I had a thought (they come slowly now I'm getting older :)

I think things are still getting much better in N, and while people say its a niche market, that is true in the UK, but if you are greedy like me and love all trains, just look at the Japanese N market and see if its niche :)

I model stuff from all over the world now and its an embarrassment of riches.  So I'd encourage people to look at N from a world wide perspective, cause its amazing :)

Offline Webbo

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Re: Are we over the Golden Age of N Gauge?
« Reply #178 on: January 16, 2019, 11:56:14 PM »
I agree 100% with Graham.

I'm mainly North American, but have a some British and a miniscule amount of Australian stuff. North American  N scale seems to be rolling along very nicely with more and more locos, rolling stock, and building kits produced every year. UK also seems to be making steady progress, but with fewer new items every year as you would expect with a smaller market. Australia is struggling with its range of equipment remaining limited unfortunately. I look at the Japanese and European threads and note that they are continuing to produce very nice models.

As time goes on I have witnessed steady improvements in the detail and running properties in the markets I'm most familiar with as well as the introduction of DCC, computer control, and sound - all good things at least for some. If I have a complaint about where things are going, it is the propensity of manufacturers to take longer to produce the goods after product announcement.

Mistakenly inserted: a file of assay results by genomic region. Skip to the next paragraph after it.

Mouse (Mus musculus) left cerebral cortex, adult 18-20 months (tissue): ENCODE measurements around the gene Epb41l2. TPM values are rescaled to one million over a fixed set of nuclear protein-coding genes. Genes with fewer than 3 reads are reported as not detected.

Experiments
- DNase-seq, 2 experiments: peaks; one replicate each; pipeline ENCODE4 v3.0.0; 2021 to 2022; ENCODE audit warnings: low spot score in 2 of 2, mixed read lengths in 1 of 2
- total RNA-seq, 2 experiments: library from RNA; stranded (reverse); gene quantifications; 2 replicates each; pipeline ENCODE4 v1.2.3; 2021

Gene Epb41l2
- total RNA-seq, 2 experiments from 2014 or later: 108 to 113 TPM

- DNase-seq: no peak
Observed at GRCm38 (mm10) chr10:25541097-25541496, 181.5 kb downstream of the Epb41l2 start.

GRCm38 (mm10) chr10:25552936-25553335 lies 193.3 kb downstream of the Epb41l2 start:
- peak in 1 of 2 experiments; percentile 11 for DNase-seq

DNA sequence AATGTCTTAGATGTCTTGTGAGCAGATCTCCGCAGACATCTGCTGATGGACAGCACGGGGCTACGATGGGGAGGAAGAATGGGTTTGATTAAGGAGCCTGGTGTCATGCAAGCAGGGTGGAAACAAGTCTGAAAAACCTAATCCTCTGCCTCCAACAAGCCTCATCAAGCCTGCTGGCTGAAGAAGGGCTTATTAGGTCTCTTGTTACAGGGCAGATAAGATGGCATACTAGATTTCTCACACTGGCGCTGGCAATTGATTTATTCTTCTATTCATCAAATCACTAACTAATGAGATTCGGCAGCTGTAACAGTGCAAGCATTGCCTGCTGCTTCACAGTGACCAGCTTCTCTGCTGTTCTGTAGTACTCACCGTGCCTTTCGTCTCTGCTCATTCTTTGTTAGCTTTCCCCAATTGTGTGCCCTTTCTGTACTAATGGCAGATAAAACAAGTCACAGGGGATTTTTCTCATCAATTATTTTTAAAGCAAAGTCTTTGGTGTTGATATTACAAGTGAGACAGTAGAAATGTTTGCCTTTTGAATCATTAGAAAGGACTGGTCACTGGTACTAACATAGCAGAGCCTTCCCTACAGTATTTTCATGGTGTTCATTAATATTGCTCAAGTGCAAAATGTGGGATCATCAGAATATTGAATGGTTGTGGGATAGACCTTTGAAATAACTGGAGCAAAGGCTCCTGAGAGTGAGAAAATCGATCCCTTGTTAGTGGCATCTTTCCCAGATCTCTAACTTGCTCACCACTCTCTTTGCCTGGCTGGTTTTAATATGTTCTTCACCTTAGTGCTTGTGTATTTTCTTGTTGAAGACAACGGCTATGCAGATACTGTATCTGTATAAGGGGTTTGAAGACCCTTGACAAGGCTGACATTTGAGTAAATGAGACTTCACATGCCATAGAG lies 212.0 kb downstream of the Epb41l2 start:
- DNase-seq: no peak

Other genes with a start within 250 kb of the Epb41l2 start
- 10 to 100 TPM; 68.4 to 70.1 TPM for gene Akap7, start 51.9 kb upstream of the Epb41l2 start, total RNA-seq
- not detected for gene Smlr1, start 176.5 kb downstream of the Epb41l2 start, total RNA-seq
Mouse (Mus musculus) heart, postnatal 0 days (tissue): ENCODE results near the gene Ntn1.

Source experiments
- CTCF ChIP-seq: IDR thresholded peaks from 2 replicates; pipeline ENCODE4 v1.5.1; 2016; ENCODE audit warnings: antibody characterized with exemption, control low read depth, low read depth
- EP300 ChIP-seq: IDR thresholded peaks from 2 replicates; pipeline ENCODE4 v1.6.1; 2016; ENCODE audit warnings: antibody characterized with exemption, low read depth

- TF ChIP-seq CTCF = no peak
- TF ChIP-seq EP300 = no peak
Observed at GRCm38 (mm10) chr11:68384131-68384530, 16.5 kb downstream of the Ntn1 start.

So, it may be that we have arrived at the Golden Age of N Gauge, but I certainly don't thing we've passed it.

Webbo

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Re: Are we over the Golden Age of N Gauge?
« Reply #179 on: January 17, 2019, 05:07:42 AM »
Arguably this thread should be titled "Are we over the Golden Age of British N Gauge?".

Japanese N gauge certainly goes from strength to strength in all areas (except maybe DCC, where the emphasis seems to be coming up with non-DCC systems which replicate some parts of DCC functionality).
Takahachikawa - Japanese and other trains